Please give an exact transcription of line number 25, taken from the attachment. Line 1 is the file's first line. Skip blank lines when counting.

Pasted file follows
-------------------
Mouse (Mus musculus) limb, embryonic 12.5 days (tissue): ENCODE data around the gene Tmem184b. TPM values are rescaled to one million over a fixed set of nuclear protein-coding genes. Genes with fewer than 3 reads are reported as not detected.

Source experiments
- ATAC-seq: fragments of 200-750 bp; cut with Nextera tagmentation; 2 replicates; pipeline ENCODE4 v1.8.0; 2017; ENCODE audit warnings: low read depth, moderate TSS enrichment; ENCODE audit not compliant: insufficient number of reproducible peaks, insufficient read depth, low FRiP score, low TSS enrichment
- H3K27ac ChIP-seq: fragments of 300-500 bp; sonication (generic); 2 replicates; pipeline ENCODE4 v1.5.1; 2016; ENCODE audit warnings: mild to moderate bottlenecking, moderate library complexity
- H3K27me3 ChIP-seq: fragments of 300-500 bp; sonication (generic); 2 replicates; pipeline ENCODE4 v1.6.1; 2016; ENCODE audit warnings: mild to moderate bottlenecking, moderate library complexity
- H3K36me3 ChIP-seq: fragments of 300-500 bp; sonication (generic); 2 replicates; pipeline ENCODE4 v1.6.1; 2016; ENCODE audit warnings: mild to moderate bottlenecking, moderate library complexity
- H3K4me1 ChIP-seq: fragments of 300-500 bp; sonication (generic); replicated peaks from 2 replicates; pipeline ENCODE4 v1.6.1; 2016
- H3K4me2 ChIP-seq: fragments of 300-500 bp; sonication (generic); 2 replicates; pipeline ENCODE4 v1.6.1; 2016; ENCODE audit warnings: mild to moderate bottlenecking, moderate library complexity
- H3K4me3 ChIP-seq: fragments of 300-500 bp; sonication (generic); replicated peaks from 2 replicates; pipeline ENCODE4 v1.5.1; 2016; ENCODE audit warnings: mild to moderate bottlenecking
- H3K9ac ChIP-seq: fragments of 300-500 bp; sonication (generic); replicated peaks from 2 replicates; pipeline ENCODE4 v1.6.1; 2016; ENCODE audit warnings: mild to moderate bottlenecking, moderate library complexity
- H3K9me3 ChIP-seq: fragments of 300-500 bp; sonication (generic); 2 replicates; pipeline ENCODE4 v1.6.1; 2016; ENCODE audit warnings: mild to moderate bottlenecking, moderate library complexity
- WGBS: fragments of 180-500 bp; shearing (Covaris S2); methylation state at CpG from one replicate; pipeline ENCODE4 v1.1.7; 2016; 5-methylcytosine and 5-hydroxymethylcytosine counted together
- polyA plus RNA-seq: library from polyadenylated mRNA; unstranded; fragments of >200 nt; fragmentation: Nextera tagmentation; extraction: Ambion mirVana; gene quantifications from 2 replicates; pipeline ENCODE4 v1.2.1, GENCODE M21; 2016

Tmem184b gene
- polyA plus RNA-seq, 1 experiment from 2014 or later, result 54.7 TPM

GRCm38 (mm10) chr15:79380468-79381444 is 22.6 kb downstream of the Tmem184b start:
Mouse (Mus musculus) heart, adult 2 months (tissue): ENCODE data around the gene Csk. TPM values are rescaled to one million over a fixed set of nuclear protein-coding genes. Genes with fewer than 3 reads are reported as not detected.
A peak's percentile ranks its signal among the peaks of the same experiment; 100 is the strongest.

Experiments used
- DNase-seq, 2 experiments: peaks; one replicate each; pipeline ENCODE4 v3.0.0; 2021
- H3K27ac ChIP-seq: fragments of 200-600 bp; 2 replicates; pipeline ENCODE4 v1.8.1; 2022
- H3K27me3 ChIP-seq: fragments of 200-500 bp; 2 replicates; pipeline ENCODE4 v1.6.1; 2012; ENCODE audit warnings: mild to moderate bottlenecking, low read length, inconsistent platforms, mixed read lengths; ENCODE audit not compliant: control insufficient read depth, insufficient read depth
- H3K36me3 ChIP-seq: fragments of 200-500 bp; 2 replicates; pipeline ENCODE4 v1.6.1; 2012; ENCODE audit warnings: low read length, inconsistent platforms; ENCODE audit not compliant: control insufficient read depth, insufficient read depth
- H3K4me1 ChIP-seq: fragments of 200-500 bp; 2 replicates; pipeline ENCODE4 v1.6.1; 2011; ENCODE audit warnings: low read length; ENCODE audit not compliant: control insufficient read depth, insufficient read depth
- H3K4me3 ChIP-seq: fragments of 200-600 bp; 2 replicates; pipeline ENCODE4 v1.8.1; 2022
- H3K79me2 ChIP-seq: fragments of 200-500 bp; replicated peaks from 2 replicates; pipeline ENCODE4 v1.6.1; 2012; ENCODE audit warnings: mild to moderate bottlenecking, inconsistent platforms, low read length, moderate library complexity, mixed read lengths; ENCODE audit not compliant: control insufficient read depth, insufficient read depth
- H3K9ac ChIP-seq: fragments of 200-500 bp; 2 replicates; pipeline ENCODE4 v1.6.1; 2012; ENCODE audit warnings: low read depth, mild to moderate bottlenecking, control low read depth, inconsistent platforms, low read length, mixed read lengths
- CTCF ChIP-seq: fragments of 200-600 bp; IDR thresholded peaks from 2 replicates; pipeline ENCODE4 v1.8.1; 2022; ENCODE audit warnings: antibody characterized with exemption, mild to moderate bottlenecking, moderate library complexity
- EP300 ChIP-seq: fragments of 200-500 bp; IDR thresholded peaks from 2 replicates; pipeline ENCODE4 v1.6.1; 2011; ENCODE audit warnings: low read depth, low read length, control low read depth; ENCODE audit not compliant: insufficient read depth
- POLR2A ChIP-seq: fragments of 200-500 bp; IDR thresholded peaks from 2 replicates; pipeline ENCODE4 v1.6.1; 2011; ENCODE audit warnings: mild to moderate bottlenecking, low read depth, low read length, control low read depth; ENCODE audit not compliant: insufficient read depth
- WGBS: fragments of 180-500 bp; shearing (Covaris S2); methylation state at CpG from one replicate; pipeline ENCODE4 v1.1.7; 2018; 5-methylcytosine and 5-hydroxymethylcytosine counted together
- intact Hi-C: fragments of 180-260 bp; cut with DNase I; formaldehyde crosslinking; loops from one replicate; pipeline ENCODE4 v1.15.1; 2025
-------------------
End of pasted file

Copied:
- H3K4me3 ChIP-seq: fragments of 200-600 bp; 2 replicates; pipeline ENCODE4 v1.8.1; 2022